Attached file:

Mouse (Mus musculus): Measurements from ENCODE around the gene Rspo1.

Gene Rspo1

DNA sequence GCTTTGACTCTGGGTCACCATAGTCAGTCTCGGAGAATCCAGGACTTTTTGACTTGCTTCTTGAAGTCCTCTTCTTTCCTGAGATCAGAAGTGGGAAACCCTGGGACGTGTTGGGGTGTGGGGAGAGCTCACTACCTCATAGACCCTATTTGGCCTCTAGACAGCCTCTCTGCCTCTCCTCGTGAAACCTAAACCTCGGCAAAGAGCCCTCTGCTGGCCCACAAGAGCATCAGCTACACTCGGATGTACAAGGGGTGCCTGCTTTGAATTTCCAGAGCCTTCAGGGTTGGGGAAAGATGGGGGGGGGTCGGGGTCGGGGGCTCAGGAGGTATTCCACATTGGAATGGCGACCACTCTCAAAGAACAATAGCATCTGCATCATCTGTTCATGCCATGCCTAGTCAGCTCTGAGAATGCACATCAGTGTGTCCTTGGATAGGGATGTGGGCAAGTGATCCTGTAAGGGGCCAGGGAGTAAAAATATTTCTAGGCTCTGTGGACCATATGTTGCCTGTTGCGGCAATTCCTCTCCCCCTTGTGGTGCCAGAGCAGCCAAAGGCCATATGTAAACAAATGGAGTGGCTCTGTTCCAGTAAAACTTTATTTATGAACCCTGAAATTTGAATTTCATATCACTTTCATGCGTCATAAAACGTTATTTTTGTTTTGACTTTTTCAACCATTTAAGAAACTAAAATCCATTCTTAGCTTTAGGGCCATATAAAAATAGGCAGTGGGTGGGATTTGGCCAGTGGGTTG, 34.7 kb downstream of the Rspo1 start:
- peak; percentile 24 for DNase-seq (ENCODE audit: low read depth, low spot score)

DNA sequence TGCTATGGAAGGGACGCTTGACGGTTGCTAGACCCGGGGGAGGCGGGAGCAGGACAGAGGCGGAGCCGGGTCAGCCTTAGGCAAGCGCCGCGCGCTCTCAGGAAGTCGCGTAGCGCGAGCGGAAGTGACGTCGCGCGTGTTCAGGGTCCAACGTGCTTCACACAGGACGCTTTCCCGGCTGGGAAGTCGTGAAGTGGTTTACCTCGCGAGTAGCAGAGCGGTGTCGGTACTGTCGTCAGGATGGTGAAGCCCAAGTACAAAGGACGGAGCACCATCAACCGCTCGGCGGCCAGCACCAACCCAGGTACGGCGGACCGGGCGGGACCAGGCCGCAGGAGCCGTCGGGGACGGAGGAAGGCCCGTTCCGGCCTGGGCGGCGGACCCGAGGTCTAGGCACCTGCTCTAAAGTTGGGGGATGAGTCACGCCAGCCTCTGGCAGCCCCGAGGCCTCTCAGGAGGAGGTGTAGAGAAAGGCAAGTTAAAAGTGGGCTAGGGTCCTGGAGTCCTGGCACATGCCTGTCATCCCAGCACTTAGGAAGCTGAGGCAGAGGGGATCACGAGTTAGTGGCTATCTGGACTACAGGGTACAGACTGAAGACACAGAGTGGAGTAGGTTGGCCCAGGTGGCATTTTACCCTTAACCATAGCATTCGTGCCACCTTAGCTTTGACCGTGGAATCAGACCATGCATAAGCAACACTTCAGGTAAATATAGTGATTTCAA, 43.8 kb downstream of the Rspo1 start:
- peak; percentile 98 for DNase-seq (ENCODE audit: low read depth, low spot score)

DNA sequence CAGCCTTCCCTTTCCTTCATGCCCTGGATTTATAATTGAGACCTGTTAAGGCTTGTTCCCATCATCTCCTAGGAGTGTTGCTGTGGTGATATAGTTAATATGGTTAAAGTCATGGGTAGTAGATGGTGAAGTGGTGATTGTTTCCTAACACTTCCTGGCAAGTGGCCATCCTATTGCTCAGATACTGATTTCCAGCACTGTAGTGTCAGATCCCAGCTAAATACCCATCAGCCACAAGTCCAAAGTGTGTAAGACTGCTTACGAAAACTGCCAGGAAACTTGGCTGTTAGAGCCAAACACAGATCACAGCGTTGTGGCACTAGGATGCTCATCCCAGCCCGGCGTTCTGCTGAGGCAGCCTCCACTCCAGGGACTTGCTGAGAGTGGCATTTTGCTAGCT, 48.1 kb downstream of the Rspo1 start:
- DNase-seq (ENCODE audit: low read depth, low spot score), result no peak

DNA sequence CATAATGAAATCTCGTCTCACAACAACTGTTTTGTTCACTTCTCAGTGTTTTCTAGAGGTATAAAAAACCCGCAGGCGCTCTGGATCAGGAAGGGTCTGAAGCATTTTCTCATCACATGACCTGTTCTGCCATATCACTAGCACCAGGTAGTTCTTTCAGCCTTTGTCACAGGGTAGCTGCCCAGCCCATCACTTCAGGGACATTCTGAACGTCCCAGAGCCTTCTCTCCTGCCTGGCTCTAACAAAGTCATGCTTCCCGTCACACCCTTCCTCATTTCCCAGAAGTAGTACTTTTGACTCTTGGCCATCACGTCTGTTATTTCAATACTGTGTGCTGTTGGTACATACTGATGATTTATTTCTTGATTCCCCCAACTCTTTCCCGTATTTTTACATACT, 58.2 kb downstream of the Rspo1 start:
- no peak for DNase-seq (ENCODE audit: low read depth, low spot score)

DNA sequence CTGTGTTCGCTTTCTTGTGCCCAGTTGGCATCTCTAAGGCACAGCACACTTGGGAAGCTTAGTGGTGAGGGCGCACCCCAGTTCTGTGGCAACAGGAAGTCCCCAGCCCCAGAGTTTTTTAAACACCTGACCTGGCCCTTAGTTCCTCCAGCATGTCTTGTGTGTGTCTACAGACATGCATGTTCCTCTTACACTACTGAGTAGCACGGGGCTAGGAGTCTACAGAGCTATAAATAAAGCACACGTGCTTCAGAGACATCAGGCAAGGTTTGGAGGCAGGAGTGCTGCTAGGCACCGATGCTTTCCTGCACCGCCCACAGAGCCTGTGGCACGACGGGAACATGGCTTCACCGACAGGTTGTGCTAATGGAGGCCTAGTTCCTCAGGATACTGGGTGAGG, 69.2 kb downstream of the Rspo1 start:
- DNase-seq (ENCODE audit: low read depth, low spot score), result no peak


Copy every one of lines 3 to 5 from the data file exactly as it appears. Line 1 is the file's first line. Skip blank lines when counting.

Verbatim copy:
DNA sequence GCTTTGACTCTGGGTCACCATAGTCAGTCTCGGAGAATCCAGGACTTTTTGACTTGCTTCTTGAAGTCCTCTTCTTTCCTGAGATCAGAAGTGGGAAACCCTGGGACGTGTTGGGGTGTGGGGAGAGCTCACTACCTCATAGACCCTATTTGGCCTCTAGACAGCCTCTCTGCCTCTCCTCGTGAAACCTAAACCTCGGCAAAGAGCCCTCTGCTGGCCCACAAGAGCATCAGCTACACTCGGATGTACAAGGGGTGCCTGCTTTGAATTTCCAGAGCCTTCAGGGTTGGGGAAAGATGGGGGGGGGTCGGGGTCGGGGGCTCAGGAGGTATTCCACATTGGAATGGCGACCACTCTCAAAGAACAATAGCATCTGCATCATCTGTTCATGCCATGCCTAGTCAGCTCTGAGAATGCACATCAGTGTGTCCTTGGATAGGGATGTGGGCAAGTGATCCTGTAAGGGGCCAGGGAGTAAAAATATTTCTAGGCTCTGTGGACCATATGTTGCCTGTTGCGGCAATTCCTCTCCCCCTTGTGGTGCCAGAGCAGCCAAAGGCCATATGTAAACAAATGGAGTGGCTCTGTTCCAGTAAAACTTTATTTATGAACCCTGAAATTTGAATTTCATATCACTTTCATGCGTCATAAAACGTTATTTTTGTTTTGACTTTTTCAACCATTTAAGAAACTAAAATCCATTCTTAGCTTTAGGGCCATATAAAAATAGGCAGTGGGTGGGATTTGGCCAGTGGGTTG, 34.7 kb downstream of the Rspo1 start:
- peak; percentile 24 for DNase-seq (ENCODE audit: low read depth, low spot score)

DNA sequence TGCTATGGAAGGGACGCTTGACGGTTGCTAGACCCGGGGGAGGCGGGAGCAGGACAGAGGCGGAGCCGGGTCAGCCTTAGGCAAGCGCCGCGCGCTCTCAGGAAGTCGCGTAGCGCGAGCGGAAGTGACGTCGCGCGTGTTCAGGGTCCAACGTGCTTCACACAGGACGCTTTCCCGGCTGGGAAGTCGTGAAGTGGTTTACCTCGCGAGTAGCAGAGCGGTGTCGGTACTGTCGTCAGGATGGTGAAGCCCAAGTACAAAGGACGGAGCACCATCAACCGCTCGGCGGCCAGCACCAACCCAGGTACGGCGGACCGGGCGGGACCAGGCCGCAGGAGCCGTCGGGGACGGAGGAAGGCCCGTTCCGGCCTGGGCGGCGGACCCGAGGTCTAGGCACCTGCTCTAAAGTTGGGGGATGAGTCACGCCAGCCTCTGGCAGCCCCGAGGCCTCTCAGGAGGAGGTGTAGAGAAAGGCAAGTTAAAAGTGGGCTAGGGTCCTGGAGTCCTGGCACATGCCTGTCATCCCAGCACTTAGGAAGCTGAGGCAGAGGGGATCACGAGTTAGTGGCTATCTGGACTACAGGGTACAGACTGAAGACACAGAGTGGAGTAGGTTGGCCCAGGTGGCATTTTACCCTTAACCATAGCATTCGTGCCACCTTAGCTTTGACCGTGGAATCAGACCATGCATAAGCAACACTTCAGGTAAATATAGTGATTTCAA, 43.8 kb downstream of the Rspo1 start: